6. Thackeray JF. Calibration of temperature indices from a Late Quaternary terrestrial sequence at Wonderkrater, South Africa. Quat Int. 1999;57/58:225-227. https://doi.org/10.1016/S1040-6182(98)00063-9        [ Links ]

7. Scott L, Holmgren K, Talma AS, Woodborne S, Vogel JC. Age interpretation of the Wonderkrater spring sediments and vegetation change in the Savanna Biome, Limpopo Province, South Africa. S Afr J Sci. 2003;99:484-488.         [ Links ]

8. Thackeray JF, Scott L. The Younger Dryas in the Wonderkrater sequence, South Africa? Ann Transv Mus. 2006;43:111-112.         [ Links ]

9. Kennett JP, Kennett DJ, Culleton BJ, Tortosa JEA, Bunch TE, Erlandson JM, et al. Reply to Holliday and Boslough et al: Synchroneity of widespread Bayesian-modeled ages support Younger Dryas impact hypothesis. Proc Natl Acad Sci USA. 2015;112(49):E6723-E6724. https://doi.org/10.1073/pnas.1520411112        [ Links ]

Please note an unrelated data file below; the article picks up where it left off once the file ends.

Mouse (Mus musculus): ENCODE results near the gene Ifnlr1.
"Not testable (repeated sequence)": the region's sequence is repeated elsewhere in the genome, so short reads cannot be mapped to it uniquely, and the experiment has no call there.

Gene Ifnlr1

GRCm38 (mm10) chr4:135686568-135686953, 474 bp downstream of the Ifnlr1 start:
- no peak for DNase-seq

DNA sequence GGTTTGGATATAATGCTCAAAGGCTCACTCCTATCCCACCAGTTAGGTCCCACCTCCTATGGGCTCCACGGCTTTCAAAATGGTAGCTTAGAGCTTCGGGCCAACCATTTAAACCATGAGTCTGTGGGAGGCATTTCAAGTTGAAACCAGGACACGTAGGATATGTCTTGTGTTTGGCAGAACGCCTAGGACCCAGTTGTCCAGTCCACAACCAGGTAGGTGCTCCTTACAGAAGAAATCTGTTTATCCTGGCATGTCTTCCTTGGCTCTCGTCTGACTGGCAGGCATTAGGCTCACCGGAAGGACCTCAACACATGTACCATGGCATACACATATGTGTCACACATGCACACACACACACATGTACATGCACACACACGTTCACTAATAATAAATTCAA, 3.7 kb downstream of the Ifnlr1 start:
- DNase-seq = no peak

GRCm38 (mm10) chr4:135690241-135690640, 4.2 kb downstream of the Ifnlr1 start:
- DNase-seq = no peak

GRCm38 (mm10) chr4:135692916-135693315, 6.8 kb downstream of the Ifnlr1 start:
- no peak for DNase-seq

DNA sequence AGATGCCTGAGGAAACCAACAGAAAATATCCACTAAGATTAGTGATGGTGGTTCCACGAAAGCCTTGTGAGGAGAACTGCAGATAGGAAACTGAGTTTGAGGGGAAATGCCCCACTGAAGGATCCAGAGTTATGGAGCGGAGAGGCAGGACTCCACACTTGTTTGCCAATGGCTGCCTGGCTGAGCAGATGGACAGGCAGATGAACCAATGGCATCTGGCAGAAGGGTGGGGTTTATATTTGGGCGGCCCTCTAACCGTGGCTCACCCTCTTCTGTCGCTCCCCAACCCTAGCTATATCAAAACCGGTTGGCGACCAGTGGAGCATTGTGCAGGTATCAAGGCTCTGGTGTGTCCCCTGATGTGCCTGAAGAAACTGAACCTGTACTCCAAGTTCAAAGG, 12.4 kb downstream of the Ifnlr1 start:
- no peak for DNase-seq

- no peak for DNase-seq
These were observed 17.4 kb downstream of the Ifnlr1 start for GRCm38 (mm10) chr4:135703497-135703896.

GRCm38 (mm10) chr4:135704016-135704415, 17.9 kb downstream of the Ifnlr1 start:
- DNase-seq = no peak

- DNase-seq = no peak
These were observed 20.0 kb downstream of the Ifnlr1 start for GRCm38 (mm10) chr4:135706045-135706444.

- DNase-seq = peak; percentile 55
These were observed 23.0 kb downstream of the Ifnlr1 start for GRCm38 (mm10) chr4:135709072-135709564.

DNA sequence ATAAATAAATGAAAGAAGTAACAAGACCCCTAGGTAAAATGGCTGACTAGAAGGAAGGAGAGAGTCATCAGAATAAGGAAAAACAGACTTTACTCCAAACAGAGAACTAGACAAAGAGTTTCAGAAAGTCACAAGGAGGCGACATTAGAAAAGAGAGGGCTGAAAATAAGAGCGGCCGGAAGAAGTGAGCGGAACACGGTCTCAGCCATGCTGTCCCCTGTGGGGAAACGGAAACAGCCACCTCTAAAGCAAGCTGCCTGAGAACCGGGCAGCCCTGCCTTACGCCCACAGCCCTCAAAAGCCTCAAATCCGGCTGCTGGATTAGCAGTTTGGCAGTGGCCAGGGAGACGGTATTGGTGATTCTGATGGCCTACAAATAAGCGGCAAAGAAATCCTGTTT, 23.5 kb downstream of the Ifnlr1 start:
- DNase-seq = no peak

10. Kennett DJ, Kennett JP West A, Mercer C, Que Hee SS, Bement L, et al. Nanodiamonds in the Younger Dryas boundary sediment layer. Science. 2009;323(5910):94. https://doi.org/10.1126/science.1162819        [ Links ]

11. Kurbatov AV, Mayewski P Steffensen J, West A, Kennett D, Kennett J, et al. Discovery of a nanodiamond-rich layer in the Greenland ice sheet. J Glaciol. 2010;56(199):747-757. https://doi.org/10.3189/002214310794457191        [ Links ]

12. Petaev MI, Huang S, Jacobsen SB, Zindler A. Large Pt anomaly in the Greenland ice core points to a cataclysm at the onset of Younger Dryas. Proc Natl Acad Sci USA. 2013;110(32):12917-12920. https://doi.org/10.1073/pnas.1303924110        [ Links ]

13. Israde-Alcantara I, Bischoff JL, Domínguez-Vázquez G, Li H-C, DeCarli PS, Bunch TE, et al. Evidence from Central Mexico supporting the Younger Dryas extraterrestrial impact hypothesis. Proc Natl Acad Sci USA. 2012;109(13):E738-E747. https://doi.org/10.1073/pnas.1110614109        [ Links ]

 

 

Correspondence:
Francis Thackeray
Email: Francis.thackeray@wits.ac.za

Creative Commons License Todo el contenido de esta revista, excepto dónde está identificado, está bajo una Licencia Creative Commons